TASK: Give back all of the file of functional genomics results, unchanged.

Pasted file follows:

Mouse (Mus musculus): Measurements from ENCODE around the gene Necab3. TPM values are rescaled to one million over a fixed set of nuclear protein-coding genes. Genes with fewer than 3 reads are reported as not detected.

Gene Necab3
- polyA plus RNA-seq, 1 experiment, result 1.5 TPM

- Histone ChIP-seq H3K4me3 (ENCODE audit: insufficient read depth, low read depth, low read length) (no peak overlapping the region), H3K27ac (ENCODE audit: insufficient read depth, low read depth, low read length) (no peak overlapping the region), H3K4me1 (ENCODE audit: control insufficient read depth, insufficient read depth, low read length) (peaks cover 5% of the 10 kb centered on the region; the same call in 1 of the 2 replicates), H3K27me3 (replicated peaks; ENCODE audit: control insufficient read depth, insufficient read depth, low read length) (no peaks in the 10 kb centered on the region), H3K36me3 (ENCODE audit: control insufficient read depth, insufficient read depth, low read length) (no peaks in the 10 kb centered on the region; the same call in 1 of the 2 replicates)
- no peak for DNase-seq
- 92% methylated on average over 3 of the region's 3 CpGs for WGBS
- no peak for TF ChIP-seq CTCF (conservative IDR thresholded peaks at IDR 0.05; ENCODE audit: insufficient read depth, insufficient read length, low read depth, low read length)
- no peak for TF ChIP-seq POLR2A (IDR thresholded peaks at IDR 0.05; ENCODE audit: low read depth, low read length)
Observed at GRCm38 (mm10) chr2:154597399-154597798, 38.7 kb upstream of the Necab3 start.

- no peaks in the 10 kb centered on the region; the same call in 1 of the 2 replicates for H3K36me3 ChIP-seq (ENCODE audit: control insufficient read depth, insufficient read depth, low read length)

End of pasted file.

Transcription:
Mouse (Mus musculus): Measurements from ENCODE around the gene Necab3. TPM values are rescaled to one million over a fixed set of nuclear protein-coding genes. Genes with fewer than 3 reads are reported as not detected.

Gene Necab3
- polyA plus RNA-seq, 1 experiment, result 1.5 TPM

- Histone ChIP-seq H3K4me3 (ENCODE audit: insufficient read depth, low read depth, low read length) (no peak overlapping the region), H3K27ac (ENCODE audit: insufficient read depth, low read depth, low read length) (no peak overlapping the region), H3K4me1 (ENCODE audit: control insufficient read depth, insufficient read depth, low read length) (peaks cover 5% of the 10 kb centered on the region; the same call in 1 of the 2 replicates), H3K27me3 (replicated peaks; ENCODE audit: control insufficient read depth, insufficient read depth, low read length) (no peaks in the 10 kb centered on the region), H3K36me3 (ENCODE audit: control insufficient read depth, insufficient read depth, low read length) (no peaks in the 10 kb centered on the region; the same call in 1 of the 2 replicates)
- no peak for DNase-seq
- 92% methylated on average over 3 of the region's 3 CpGs for WGBS
- no peak for TF ChIP-seq CTCF (conservative IDR thresholded peaks at IDR 0.05; ENCODE audit: insufficient read depth, insufficient read length, low read depth, low read length)
- no peak for TF ChIP-seq POLR2A (IDR thresholded peaks at IDR 0.05; ENCODE audit: low read depth, low read length)
Observed at GRCm38 (mm10) chr2:154597399-154597798, 38.7 kb upstream of the Necab3 start.

- no peaks in the 10 kb centered on the region; the same call in 1 of the 2 replicates for H3K36me3 ChIP-seq (ENCODE audit: control insufficient read depth, insufficient read depth, low read length)